In response to criticism by its Malaysian counterpart for its allegedly “selective” disclosure of information regarding the Instrument Landing System (ILS) operated to and from Seletar Airport, Singapore’s Ministry of Transport (MOT), explained that it had released correspondence between Singapore and Malaysia authorities on 4 December 2018 to address media queries as to whether Civil Aviation Authority of Singapore (CAAS) had consulted Civil Aviation Authority of Malaysia (CAAM) in December 2017.
The media queries arose from Malaysia’s inaccurate claim earlier in the day that the matter about ILS, had only come to their attention two months ago (October 2018), said MOT in a press statement on 10 Dec.
The correspondence released by Singapore authorities on 4 Dec, showed a page of the minutes of the meeting of the 277th Standing Committee to the Aviation Consultative Committee Meeting between Malaysia and Singapore held in Dec 2017, with broad timelines for the implementation of ILS procedures, and two emails from CAAS requesting CAAM’s operational feedback on the ILS procedures for Seletar Airport.
MOT noted, “However, despite repeated reminders, we received no substantive response from CAAM until late November 2018,”
Malaysia’s Transport Minister ask MOT to release of letters, MOT says no objection but ensure all correspondence be published
On 10 Dec, Malaysia’s Transport Minister Anthony Loke called upon MOT to release the letters from CAAM to the CAAS, sent in Oct and Nov 2018 after Malaysia alleged that MOT engaged in “selective” disclosure of the correspondence.
He added that should Singapore’s MOT fail to do so, “we are prepared to release the letters for full disclosure of such information for the public’s comprehension of our stand on the same.”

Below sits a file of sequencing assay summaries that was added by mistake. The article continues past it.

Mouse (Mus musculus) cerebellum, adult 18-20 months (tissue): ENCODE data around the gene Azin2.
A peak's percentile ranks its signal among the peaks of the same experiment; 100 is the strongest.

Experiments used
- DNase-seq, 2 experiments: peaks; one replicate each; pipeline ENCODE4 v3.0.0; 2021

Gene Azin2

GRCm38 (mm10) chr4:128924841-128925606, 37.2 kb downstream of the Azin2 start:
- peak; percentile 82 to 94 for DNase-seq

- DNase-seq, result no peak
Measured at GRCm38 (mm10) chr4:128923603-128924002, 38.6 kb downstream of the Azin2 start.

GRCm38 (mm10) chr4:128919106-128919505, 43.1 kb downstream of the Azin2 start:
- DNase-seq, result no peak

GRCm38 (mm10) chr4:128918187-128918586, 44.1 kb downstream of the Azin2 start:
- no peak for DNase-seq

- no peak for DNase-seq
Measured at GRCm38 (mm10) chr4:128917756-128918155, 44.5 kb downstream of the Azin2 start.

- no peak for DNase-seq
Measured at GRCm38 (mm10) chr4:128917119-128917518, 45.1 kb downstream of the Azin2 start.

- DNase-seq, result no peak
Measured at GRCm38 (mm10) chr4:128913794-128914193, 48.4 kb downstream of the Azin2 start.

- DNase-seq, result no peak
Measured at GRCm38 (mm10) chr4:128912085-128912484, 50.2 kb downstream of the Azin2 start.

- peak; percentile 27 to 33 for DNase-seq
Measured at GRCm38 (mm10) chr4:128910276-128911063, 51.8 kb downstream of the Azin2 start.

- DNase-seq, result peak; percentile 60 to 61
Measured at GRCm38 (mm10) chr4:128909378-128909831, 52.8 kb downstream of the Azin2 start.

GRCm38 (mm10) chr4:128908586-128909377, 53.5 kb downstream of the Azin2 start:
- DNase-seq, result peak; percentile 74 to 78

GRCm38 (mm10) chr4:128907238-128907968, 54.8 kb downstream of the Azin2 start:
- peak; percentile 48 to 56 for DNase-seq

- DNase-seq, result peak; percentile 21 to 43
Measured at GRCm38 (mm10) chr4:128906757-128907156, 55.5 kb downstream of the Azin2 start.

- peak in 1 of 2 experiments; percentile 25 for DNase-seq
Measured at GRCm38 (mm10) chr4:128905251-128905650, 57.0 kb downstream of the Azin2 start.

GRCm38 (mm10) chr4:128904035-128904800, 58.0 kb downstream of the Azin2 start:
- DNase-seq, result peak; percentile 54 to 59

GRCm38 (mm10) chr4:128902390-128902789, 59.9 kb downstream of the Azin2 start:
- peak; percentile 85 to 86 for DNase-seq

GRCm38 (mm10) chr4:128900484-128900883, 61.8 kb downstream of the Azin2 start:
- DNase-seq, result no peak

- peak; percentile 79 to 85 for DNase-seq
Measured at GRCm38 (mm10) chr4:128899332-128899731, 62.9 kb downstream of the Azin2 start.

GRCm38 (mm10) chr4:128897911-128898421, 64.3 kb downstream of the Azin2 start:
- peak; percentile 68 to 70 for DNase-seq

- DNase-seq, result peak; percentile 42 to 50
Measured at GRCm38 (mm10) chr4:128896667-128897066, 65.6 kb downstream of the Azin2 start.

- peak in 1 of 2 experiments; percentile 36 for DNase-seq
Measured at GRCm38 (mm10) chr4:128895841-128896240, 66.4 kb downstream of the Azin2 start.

Responding to Mr Loke’s request, MOT wrote in its press statement:
Singapore’s view is that it would be useful for negotiations to be kept confidential to facilitate frank and constructive exchanges. This is why we have not released any other correspondence between Singapore and Malaysia on this matter. The Malaysia Minister for Transport, Anthony Loke, had expressed a similar view on 4 December 2018.
Nonetheless, we have no objection if Malaysia feels the need to release correspondence on this matter. However, we observe that the Malaysia Ministry of Transport has only mentioned its letters from October and November 2018. For transparency, Malaysia should ensure that all correspondence and records of discussions between Singapore and Malaysia be published, including the record of discussion of the latest meeting between the two countries on 29-30 November 2018.
Malaysia disagree to new flight paths
Previously, Malaysian daily Malay Mail reported that the Malaysian government, in a bid to reclaim the nation’s airspace between next year and 2023, will be sending a protest note to the Republic over Singapore’s decision to operate its ILS for the Seletar Airport near the border with Johor despite Malaysia’s protests.
Mr Loke was reported as saying in the Malaysian Parliament on 3 Dec that Putrajaya has prohibited Singapore from broadcasting the new ILS at the end of last month to “protect the sovereignty of airspace and development around Pasir Gudang in Johor.”
He added that Singapore had already broadcasted the ILS on 1 Dec and has planned to fully implement the system early next month without seeking the agreement of the Malaysian government, adding that the implementation of the ILS without Malaysia’s permission violates the principle of national sovereignty as accorded under the Convention of Civil Aviation 1944.
On Tuesday, Mr Loke said that Kuala Lumpur did not agree to the new flight paths because “it will stunt development” around the Pasir Gudang industrial district.
The new flight paths will impose height restrictions on buildings in the area, and port activities will also be affected, Mr Loke added.
Under the current arrangements, Singapore is responsible for putting in place the flight procedures in the delegated airspace, which include those going into and out of all airports in Singapore. In 1974, Singapore and Malaysia also inked a bilateral agreement on the arrangements that would ensure efficient air traffic flows into, out of, and overflying Singapore.